Spotlight on Angela DeMontigny’s Eponymous Boutique

Spotlight on Angela DeMontigny’s Eponymous Boutique

For Vancouver native Angela DeMontigny, her Cree/Metis heritage has always been the foundation of her design inspiration. This down-to-earth lady is a true rockstar, acting also as a stylist, image consultant, event producer, zumba instructor, and mom. Her Aboriginal heritage has been translated into her wares since she launched her label in 1995. While her high-quality pieces come with designer pricing, each garment is made to order, crafted with the finest European leathers and suedes and custom linings and buttons. Bags come in luxe materials like full grain leather, acid wash cowhide and hand-painted python. Her designs are handcrafted by masters of the trade so no two pieces will be identical. The same goes for edgy cuffs, shoulder-length earrings, custom bridal rings, and other jewellery, which showcase colourful semi-precious stones like mookite, citrine, garnet, New Mexico turquoise, and amethyst and the popular Swarovski crystals. With an impressive roster of styling gigs including local celebrities like Laura Cole and wardrobe credits like CTV Canada, Fashion Television, Flare Magazine, and Chatelaine, Angela has brought high Canadian fashion to Hamilton at her eponymous shop DeMontigny Boutique | Gallery.


What’s your earliest fashion memory?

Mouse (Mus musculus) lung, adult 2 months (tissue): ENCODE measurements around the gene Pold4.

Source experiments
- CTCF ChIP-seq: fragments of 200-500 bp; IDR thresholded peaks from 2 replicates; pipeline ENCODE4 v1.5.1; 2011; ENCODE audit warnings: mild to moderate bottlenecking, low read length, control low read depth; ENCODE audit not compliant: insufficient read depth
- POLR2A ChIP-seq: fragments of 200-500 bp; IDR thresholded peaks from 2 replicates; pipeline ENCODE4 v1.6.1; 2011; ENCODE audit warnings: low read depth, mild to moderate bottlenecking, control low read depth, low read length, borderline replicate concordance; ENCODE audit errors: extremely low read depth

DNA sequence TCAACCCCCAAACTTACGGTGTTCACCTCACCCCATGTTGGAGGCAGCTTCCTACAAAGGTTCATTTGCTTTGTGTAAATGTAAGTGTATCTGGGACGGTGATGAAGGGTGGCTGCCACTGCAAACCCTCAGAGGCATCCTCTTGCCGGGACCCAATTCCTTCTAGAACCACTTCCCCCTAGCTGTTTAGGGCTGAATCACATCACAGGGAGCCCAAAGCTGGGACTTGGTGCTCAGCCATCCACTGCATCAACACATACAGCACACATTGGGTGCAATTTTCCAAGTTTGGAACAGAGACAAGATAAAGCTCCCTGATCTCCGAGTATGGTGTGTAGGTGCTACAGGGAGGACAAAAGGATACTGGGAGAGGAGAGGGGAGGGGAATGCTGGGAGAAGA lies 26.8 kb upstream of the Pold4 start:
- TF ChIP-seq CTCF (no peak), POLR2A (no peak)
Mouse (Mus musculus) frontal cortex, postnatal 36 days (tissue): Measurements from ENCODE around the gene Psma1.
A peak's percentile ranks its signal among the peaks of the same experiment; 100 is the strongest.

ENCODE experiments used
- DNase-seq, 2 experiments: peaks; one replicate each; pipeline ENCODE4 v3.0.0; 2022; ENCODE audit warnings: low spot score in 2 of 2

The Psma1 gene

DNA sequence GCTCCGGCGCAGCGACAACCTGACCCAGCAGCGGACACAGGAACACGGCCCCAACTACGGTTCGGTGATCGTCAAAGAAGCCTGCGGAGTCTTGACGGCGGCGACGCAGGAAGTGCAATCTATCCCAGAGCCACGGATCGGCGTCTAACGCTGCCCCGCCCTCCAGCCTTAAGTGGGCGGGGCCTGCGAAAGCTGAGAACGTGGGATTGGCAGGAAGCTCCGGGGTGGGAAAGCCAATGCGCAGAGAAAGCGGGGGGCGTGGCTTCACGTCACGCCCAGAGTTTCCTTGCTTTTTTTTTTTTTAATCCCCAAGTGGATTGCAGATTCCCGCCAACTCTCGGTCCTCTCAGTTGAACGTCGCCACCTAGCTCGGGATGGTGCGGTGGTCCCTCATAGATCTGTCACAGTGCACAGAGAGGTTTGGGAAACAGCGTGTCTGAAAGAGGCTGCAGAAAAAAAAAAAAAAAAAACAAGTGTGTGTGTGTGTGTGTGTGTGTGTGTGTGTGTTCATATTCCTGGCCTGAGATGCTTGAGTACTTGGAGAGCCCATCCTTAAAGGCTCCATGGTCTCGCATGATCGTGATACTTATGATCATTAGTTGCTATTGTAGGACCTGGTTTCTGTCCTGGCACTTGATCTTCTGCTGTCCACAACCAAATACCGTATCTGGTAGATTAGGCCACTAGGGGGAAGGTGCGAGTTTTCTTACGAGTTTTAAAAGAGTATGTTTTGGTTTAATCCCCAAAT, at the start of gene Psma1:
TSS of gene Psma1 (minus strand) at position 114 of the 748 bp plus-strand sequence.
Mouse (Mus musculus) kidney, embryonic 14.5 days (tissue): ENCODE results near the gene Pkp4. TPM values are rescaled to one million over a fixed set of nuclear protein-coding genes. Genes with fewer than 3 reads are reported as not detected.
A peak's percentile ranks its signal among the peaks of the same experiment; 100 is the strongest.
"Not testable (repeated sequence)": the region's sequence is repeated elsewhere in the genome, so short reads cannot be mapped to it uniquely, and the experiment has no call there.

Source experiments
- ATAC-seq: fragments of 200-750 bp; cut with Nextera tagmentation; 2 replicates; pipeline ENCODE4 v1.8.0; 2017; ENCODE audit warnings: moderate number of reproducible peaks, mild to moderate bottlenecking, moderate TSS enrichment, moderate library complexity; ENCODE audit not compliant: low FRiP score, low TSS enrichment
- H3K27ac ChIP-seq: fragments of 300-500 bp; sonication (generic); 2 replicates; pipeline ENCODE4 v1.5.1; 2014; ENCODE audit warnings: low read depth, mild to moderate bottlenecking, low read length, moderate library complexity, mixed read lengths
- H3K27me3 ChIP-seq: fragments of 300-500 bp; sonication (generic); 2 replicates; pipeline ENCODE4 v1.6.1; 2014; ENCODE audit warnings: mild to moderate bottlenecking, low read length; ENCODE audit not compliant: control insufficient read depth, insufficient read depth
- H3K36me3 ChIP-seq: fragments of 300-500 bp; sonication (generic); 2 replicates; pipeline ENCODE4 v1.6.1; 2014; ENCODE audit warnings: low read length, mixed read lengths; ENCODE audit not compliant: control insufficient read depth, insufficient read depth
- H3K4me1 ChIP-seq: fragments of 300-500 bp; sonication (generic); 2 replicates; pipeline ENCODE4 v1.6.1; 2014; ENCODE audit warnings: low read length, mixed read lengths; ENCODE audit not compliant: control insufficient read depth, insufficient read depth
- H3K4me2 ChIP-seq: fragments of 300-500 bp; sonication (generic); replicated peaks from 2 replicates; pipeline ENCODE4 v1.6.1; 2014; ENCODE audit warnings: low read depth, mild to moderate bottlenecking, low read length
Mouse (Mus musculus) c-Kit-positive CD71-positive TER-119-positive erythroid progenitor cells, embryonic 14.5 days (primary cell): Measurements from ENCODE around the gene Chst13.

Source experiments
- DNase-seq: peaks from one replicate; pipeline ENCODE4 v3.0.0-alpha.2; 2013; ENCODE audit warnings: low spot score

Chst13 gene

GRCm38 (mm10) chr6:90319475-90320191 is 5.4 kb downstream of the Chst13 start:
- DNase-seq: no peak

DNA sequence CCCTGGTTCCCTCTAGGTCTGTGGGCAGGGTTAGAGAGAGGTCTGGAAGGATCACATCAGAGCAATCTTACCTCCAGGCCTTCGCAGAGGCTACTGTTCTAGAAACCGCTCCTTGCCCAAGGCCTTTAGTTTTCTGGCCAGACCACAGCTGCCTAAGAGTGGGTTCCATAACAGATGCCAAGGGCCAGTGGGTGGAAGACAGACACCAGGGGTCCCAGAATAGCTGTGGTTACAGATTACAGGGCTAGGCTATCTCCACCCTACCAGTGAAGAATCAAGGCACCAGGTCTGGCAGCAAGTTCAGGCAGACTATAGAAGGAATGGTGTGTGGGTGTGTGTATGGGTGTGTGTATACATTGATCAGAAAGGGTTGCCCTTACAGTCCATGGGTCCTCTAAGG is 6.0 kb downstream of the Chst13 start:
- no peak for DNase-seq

My mom making matching velvet dresses for my sister and I. She usually sewed our ‘good’ outfits for us and did a great job. We loved getting ‘dressed up’ even when I got a bit older and didn’t quite appreciate being dressed the same as my sister.

When did you fall in love with leather and suede?

In my early 20’s but I was too afraid to work with it until I was in my 30’s as it was such an expensive material to work with. I absolutely loved the feel of buttery soft leather and suede. Once I started working with it, I realized this was the material I was meant to use and never looked back. I have been designing exclusively with hide (from casual wear to evening gowns and wedding dresses) for the last 12 years.


For a designer (or wearer) who does not come from a Native heritage, where is the line between cultural appropriation and celebration of aboriginal culture in fashion?

It is considered cultural appropriation when other designers use obvious native designs/cultural inspiration for their product lines without any acknowledgement or recognition of where they came from. These major companies/design houses profit hugely from the cultural art of peoples who are usually quite poor or depressed economically.

Who is the most interesting person you have dressed?

I have had the great pleasure and opportunity to dress many interesting and accomplished people but I would guess that singer/musician Tom Wilson would fit that bill.

Who are some of your favourite Canadian designers and fashion influencers?

For Canadians: Lucien Matis, Denis Gagnon, Stephan Caras and others. International designers would be Roberto Cavalli, Valentino, Balenciaga…